Ideas or concepts are qualia themselves, aren't they? And since consciousness is inherently a process, I don't think that you can reduce it to 'one moment' of experience. You would benefit to read about philosophical skepticism.

Finally, what do you mean by "measure"? The fact that Im not a superintelligence is evidence against that superintelligence are dominating class of beings. But some may exist.

My whole argument here is that all of my experiences are explained by friendly superintelligence. Measure means the likelihood of a given perception being 'realized'. I can conclude from this that humans therefore have a very high measure; we are the dominant creatures of existence. Presumably because we later create superintelligence that aligns with our goals. Animals or ancient humans would have much lower measures.

Comment by eitan_zohar on You are (mostly) a simulation. · 2015-07-21T15:58:34.532Z · score: 1 (1 votes) · LW · GW

We have additional evidence for BB, that is idea of eternal fluctuation of vacuum after heat death, which may give us very strong prior. Basically if there is 10 power 100 BBs for each real mind it will override the evidence by non randomness of our environment.

How? The proportion of chaotic minds to orderly minds will never change. Even if there are infinite BBs in the future, it doesn't alter how likely it is that the 'heat death' model is simply mistaken, and that some infinite source of computing is found for us to use.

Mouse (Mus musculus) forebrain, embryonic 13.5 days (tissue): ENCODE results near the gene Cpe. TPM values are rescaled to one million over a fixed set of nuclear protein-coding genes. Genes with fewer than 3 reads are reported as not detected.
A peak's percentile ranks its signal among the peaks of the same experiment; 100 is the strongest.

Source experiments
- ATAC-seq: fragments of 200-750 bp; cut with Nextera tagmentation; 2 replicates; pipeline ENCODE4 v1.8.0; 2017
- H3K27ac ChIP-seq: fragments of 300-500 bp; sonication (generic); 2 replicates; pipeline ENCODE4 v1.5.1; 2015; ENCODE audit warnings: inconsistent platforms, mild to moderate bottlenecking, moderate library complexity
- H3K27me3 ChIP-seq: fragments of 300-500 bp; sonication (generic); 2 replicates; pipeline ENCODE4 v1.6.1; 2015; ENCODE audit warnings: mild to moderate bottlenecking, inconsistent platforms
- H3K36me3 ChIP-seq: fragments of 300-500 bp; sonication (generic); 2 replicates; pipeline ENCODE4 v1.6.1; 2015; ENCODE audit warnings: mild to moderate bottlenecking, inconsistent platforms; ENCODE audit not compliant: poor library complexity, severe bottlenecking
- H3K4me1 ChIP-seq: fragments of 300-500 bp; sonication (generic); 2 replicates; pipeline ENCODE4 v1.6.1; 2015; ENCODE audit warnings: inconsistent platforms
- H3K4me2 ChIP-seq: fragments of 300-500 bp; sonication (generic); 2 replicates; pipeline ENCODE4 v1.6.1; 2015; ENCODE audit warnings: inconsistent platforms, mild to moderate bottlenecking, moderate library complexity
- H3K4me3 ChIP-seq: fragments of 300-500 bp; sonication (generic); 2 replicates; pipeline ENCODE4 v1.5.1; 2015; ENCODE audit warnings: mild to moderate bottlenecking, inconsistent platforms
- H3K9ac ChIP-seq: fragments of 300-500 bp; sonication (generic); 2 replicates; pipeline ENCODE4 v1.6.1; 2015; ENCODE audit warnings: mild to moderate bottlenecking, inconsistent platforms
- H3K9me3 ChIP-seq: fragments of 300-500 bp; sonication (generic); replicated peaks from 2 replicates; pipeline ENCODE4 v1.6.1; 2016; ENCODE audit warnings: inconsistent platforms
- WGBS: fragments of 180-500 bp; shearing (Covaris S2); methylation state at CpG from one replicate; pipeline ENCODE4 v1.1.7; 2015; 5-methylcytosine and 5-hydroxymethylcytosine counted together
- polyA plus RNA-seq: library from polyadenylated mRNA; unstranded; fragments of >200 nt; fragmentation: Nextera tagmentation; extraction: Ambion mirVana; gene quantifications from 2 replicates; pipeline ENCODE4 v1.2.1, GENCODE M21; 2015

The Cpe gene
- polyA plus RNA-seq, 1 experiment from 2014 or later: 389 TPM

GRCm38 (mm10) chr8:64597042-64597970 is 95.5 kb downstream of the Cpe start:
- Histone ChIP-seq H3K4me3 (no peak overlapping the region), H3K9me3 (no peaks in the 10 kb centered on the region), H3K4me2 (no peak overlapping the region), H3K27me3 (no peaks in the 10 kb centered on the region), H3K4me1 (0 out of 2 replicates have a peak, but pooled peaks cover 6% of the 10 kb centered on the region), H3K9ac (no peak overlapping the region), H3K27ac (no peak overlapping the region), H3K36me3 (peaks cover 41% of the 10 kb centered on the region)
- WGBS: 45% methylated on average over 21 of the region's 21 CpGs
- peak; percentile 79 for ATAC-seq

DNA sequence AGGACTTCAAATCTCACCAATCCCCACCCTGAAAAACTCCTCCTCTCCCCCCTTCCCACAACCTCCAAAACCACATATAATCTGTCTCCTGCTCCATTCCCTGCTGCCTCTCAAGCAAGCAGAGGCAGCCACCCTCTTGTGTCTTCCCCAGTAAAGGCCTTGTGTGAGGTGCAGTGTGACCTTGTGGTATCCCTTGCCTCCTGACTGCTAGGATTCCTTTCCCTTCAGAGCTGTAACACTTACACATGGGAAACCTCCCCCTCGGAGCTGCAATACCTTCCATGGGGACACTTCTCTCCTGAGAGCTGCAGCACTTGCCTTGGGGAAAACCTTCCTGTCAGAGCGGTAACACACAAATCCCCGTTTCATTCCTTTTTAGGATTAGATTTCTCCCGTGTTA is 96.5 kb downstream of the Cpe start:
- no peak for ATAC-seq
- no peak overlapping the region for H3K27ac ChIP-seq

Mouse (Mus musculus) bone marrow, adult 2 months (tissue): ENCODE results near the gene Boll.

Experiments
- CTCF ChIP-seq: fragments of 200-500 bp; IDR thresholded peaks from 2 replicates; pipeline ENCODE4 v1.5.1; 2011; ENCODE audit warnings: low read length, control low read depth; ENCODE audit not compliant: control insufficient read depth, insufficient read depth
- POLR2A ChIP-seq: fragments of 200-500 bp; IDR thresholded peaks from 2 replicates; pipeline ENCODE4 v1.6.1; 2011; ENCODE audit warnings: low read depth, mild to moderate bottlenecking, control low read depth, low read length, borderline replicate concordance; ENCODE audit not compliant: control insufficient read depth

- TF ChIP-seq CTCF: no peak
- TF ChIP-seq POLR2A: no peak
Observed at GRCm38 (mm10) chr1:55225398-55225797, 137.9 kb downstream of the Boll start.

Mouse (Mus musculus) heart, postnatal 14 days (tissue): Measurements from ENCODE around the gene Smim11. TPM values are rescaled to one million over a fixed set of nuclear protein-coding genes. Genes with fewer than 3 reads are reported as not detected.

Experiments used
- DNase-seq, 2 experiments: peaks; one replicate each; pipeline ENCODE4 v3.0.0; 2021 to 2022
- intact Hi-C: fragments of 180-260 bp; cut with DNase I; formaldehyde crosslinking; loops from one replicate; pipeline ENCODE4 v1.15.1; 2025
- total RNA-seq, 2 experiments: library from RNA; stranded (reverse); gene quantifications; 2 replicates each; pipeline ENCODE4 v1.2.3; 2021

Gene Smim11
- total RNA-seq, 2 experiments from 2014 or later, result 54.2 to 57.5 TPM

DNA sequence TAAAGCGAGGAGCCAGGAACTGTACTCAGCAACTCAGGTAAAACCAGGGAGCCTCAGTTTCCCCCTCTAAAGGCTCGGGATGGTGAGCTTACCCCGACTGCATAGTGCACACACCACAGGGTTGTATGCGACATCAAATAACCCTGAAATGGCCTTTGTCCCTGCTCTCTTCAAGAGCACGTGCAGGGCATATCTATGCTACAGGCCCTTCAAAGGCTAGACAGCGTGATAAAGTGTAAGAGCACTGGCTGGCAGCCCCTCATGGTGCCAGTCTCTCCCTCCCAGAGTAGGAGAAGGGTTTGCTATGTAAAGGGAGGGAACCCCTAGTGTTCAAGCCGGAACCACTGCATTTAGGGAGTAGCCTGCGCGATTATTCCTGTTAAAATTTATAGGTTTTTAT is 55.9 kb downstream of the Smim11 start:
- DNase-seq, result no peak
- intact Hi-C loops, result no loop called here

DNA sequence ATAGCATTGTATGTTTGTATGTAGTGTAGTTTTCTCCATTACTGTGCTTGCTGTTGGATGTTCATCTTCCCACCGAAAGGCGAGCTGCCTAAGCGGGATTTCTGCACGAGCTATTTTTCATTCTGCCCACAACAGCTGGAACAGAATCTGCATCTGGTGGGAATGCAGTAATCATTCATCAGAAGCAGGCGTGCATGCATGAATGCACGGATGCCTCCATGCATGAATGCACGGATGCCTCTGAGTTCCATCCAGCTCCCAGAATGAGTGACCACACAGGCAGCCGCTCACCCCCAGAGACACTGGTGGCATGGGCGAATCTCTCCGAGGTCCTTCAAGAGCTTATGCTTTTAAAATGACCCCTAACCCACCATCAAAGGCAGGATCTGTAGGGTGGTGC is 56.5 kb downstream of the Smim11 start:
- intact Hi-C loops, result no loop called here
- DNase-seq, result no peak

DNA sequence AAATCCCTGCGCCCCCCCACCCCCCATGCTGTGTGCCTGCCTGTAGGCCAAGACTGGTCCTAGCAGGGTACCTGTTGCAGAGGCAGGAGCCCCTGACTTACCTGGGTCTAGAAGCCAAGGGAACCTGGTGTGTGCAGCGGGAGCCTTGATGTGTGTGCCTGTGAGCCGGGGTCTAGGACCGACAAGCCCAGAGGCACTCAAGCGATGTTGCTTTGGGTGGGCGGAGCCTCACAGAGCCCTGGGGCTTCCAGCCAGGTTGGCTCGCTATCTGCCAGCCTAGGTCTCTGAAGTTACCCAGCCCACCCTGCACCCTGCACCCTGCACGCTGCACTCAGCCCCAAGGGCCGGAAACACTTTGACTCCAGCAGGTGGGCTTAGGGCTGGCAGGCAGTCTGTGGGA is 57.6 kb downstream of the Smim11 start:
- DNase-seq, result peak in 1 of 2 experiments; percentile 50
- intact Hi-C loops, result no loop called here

I agree that sapient beings are more probable because they have many more internal states. But it also means that you and I are in the middle of IQ distribution in the universe, that is no superintelligence exists anywhere. This is grim. It is like DA for intelligence and it means that high intelligence post-humans are impossible.

Whoa whoa whoa. I don't think that sapient beings having more internal states makes them more likely to be selected. I was talking about the simulation argument I've advanced on this thread.

Our current model of the universe makes it seem easy and straightforward for superintelligence to exist. Even if we were to wipe ourselves out, the fact that we live in a Big World means that superintelligence will always be taking most of the measure. This is precisely what I argued on this thread.

You long example is in fact about aliens who created DA for themselves. My idea was that you may use mediocracy logic for any reference class, from which you randomly chosen, and you could belong to several such classes simultaneously. But the class of observers who knows about DA, is special class because it will appear in any alien specie, and in any thought experiment. This class include such observers from all possible species and so we may speak about their distribution in the universe. Also such class is smallest and imply soonest Doom in DA. Even Carter who created DA in 1983 knew it, and as he was the only one at the moment in this class, he felt himself in danger.

Now I understand. But the fact that most humans do not comprehend the DA doesn't neutralize its effects on humanity, does it?

(I'm beginning to realize what a nightmare anthropics is.)

Comment by eitan_zohar on The Consequences of Dust Theory. · 2015-07-21T09:25:31.165Z · score: 1 (1 votes) · LW · GW

Measure. His arguments do not account for it.